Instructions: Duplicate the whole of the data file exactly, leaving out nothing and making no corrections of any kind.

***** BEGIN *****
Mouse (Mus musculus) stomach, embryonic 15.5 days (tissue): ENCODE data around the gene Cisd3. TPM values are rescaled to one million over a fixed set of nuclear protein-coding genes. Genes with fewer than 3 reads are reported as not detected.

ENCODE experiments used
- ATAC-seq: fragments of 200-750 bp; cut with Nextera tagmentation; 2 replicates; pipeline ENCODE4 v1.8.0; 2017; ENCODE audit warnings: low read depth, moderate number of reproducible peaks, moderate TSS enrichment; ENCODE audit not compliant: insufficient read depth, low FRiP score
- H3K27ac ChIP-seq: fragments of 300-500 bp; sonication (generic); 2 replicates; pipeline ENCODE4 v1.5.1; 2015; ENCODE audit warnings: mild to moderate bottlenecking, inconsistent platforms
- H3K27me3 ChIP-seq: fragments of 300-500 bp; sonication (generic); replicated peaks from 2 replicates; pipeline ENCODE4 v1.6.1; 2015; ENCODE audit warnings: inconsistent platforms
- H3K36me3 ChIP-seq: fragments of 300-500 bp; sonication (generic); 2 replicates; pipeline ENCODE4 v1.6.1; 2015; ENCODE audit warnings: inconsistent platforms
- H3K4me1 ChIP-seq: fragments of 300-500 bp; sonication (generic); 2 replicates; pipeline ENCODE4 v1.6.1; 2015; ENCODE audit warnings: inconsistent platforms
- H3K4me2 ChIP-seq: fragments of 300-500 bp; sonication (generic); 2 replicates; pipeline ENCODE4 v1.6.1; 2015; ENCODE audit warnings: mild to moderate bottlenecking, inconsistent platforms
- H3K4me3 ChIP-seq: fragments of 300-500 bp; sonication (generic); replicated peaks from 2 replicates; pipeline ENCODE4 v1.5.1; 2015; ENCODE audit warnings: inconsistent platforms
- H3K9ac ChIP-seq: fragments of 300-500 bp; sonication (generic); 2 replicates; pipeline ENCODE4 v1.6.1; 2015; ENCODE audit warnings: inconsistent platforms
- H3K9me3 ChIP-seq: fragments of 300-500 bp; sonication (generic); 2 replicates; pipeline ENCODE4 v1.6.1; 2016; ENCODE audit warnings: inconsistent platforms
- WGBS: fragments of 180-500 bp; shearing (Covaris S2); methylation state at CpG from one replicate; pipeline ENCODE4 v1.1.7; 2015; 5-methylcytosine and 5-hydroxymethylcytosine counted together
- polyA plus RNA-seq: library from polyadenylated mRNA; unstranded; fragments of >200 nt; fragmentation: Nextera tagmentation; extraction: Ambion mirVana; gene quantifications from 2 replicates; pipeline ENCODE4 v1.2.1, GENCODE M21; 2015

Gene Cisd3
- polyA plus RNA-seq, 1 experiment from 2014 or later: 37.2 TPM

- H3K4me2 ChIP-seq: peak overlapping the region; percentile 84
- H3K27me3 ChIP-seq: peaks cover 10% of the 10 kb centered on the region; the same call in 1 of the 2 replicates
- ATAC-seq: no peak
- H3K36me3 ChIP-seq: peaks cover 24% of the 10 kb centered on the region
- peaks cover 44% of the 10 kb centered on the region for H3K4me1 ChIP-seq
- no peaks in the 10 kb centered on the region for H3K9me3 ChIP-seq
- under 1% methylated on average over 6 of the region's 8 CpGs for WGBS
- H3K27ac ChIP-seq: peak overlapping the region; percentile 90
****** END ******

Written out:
Mouse (Mus musculus) stomach, embryonic 15.5 days (tissue): ENCODE data around the gene Cisd3. TPM values are rescaled to one million over a fixed set of nuclear protein-coding genes. Genes with fewer than 3 reads are reported as not detected.

ENCODE experiments used
- ATAC-seq: fragments of 200-750 bp; cut with Nextera tagmentation; 2 replicates; pipeline ENCODE4 v1.8.0; 2017; ENCODE audit warnings: low read depth, moderate number of reproducible peaks, moderate TSS enrichment; ENCODE audit not compliant: insufficient read depth, low FRiP score
- H3K27ac ChIP-seq: fragments of 300-500 bp; sonication (generic); 2 replicates; pipeline ENCODE4 v1.5.1; 2015; ENCODE audit warnings: mild to moderate bottlenecking, inconsistent platforms
- H3K27me3 ChIP-seq: fragments of 300-500 bp; sonication (generic); replicated peaks from 2 replicates; pipeline ENCODE4 v1.6.1; 2015; ENCODE audit warnings: inconsistent platforms
- H3K36me3 ChIP-seq: fragments of 300-500 bp; sonication (generic); 2 replicates; pipeline ENCODE4 v1.6.1; 2015; ENCODE audit warnings: inconsistent platforms
- H3K4me1 ChIP-seq: fragments of 300-500 bp; sonication (generic); 2 replicates; pipeline ENCODE4 v1.6.1; 2015; ENCODE audit warnings: inconsistent platforms
- H3K4me2 ChIP-seq: fragments of 300-500 bp; sonication (generic); 2 replicates; pipeline ENCODE4 v1.6.1; 2015; ENCODE audit warnings: mild to moderate bottlenecking, inconsistent platforms
- H3K4me3 ChIP-seq: fragments of 300-500 bp; sonication (generic); replicated peaks from 2 replicates; pipeline ENCODE4 v1.5.1; 2015; ENCODE audit warnings: inconsistent platforms
- H3K9ac ChIP-seq: fragments of 300-500 bp; sonication (generic); 2 replicates; pipeline ENCODE4 v1.6.1; 2015; ENCODE audit warnings: inconsistent platforms
- H3K9me3 ChIP-seq: fragments of 300-500 bp; sonication (generic); 2 replicates; pipeline ENCODE4 v1.6.1; 2016; ENCODE audit warnings: inconsistent platforms
- WGBS: fragments of 180-500 bp; shearing (Covaris S2); methylation state at CpG from one replicate; pipeline ENCODE4 v1.1.7; 2015; 5-methylcytosine and 5-hydroxymethylcytosine counted together
- polyA plus RNA-seq: library from polyadenylated mRNA; unstranded; fragments of >200 nt; fragmentation: Nextera tagmentation; extraction: Ambion mirVana; gene quantifications from 2 replicates; pipeline ENCODE4 v1.2.1, GENCODE M21; 2015

Gene Cisd3
- polyA plus RNA-seq, 1 experiment from 2014 or later: 37.2 TPM

- H3K4me2 ChIP-seq: peak overlapping the region; percentile 84
- H3K27me3 ChIP-seq: peaks cover 10% of the 10 kb centered on the region; the same call in 1 of the 2 replicates
- ATAC-seq: no peak
- H3K36me3 ChIP-seq: peaks cover 24% of the 10 kb centered on the region
- peaks cover 44% of the 10 kb centered on the region for H3K4me1 ChIP-seq
- no peaks in the 10 kb centered on the region for H3K9me3 ChIP-seq
- under 1% methylated on average over 6 of the region's 8 CpGs for WGBS
- H3K27ac ChIP-seq: peak overlapping the region; percentile 90